The Genetic Imperative

Rate this Saint
(8 votes)

While channel-surfing recently, I came across a program about ants. It seems that nearly all the ants in a colony are female, have the same mother, and share over 75% the same genes. Scientists think that maybe this accounts for why the individual ant is so willing to sacrifice itself to protect the colony. It really doesn't matter so much if the individual ant dies because the same genes will survive in all of its sisters. It's as if there is a genetic imperative... as long as the genes themselves survives, all is well.

That's one approach to survival I suppose. Not that humans or dogs are ants, but it made me think about the inherent power of genes. I find these little packages of life so fascinating! Take this lovely puppy, for example...

This is Holly at Pat Postma's Kennebank kennel in Nova Scotia. Holly has an exquisite outline for a four-month-old Saint pup. A lovely and elegant neck. A strong level topline merging smoothly into a beautiful rear. Excellent length of leg. And all in a gorgeous cosmetic package!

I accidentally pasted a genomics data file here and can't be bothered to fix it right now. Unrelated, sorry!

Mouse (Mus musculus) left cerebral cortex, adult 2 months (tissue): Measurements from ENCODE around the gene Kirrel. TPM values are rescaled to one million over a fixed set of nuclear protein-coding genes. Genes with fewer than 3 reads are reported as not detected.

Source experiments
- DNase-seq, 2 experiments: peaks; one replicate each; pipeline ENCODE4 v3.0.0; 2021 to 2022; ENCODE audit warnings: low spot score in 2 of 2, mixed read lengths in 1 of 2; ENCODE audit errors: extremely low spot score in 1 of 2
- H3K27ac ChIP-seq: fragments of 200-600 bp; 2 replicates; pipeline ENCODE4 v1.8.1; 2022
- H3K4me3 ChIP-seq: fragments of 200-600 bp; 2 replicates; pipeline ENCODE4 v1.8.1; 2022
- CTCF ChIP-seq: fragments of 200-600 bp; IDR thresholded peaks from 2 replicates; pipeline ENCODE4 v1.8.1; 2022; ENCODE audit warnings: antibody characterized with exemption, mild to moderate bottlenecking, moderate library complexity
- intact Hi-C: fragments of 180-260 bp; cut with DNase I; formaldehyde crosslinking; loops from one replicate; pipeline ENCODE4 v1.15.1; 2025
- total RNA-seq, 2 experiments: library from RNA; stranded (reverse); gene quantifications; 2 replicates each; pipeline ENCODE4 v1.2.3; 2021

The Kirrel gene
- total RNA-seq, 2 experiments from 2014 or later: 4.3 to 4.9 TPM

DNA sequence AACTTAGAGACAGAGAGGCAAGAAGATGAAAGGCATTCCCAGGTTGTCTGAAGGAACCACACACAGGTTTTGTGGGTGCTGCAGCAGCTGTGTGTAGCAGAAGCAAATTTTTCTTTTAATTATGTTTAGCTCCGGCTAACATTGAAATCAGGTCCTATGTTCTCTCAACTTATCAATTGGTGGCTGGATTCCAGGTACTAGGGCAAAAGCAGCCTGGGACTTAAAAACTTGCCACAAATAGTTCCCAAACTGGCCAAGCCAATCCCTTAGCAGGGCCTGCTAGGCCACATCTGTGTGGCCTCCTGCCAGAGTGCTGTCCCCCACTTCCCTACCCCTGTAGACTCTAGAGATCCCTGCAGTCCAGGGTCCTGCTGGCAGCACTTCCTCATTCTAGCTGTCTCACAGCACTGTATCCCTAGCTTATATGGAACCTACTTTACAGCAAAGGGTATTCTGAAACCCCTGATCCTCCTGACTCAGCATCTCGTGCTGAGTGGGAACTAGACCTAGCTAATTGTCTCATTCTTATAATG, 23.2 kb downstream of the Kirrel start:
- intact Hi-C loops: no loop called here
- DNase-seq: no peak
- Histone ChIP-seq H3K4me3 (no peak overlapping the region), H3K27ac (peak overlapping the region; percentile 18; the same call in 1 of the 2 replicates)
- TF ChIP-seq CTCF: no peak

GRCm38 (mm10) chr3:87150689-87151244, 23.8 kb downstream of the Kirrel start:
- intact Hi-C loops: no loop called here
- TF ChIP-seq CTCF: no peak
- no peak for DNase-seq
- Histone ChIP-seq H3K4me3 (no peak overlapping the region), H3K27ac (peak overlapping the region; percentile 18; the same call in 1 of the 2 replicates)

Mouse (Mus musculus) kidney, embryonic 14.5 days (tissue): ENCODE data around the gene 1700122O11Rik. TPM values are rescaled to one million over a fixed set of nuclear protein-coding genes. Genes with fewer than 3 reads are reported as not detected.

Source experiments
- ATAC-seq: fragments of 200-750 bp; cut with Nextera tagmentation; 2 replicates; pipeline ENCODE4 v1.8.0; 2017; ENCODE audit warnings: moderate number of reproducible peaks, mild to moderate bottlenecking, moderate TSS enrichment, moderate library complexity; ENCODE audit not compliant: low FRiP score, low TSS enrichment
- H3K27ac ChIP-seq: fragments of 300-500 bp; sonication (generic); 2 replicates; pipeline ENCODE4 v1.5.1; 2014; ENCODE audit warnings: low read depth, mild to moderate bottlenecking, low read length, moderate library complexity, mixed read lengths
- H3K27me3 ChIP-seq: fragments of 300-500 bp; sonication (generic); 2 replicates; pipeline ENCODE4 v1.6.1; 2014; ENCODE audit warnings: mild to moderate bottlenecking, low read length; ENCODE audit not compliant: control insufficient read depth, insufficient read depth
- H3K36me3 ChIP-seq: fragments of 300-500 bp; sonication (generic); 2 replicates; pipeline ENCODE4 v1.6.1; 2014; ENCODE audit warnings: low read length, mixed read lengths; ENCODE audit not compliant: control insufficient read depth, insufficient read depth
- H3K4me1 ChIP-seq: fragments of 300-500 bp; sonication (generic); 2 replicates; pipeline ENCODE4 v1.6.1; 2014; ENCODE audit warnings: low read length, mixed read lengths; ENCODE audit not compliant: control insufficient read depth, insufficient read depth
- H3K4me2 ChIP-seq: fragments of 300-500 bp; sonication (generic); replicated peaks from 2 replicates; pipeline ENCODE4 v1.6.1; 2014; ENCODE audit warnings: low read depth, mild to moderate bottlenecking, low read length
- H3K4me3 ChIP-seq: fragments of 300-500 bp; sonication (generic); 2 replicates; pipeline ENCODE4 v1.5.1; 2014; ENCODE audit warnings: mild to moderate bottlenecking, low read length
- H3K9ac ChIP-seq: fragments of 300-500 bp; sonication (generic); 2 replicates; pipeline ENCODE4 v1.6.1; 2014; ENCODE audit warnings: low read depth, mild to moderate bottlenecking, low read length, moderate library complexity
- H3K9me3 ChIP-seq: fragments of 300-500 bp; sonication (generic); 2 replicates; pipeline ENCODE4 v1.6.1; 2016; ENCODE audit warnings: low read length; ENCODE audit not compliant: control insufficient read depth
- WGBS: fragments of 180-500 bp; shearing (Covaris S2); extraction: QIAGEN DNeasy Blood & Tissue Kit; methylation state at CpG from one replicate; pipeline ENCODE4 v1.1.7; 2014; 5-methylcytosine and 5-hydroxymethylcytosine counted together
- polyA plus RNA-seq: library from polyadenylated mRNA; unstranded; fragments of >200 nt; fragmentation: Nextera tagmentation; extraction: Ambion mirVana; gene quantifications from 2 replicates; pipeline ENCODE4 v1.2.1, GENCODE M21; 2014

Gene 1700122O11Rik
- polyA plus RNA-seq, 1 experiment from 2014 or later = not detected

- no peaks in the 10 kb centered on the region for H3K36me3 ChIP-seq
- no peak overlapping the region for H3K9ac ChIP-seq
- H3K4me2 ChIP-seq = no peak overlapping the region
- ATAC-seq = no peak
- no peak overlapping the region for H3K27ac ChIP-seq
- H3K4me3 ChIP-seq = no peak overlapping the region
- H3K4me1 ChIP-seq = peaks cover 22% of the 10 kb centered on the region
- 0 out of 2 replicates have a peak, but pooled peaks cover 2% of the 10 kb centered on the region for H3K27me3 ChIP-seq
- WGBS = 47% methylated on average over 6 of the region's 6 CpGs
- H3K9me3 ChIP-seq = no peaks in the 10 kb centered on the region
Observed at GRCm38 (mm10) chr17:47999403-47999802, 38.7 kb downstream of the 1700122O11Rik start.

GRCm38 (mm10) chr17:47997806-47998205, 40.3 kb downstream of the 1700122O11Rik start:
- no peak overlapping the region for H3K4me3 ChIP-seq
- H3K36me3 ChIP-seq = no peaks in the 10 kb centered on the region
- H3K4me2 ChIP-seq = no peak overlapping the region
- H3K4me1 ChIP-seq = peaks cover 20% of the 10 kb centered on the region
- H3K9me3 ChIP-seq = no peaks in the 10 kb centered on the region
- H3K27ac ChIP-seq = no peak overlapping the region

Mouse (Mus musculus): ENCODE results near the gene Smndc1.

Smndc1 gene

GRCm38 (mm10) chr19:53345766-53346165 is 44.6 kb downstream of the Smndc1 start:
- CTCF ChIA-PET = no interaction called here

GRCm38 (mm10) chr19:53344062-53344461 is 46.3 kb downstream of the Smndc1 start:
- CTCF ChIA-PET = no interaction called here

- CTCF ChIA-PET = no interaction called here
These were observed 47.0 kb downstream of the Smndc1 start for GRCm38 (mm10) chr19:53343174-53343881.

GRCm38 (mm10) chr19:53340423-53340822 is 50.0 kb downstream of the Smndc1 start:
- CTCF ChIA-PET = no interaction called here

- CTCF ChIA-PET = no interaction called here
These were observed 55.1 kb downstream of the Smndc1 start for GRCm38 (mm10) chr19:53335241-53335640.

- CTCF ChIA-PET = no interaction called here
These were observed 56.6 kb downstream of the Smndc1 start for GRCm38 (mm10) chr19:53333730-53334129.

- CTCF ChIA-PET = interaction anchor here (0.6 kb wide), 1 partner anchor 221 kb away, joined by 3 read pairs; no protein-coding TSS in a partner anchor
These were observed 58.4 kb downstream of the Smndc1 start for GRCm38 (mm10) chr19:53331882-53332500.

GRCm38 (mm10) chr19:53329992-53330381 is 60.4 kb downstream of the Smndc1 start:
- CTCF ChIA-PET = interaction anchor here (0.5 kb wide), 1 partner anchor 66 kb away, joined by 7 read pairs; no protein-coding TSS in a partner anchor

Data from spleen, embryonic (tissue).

All of her features and the way they come together are determined by her genes. And where did she get those genes? They were handed down to her through countless generations, but not in a totally random fashion. Let's look at some of her immediate ancestors. Here is her sire, Benbaron's VonGabe Of Eddie...

He has the same outline as his daughter. Holly's mother Vegas was sired by Ch Benbaron's Ustinov Of Eddie, a full older brother of Gabe...

I think we can agree that Ustinov and Gabe are very similar sorts of dogs. So when Pat bred a niece to an uncle, Holly ended up with a "double dose" of those genes. 

One does inbreeding when one wants to concentrate and get a fix on certain desirable genes. So what will Holly look like in another year? Well, here's one possibility .... like Ch Benbaron's Nifty And N'Ice, a girl who also had many of the same family genes since she was inbred on The Iceman, Holly's great-grandfather.

Holly looks the way she does because of her "genetic imperative". Successful breeders know how important it is to understand and protect the genetic heritage of their dogs.